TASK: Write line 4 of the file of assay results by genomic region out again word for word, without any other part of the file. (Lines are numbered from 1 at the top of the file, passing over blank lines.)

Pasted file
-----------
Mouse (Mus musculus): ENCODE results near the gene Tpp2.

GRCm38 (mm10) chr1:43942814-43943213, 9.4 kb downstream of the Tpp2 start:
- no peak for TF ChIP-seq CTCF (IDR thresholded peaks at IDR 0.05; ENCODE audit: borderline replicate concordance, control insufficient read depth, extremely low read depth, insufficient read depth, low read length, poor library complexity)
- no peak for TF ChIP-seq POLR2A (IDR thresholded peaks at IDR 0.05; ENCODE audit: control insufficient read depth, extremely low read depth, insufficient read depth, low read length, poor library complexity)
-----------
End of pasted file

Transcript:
- no peak for TF ChIP-seq POLR2A (IDR thresholded peaks at IDR 0.05; ENCODE audit: control insufficient read depth, extremely low read depth, insufficient read depth, low read length, poor library complexity)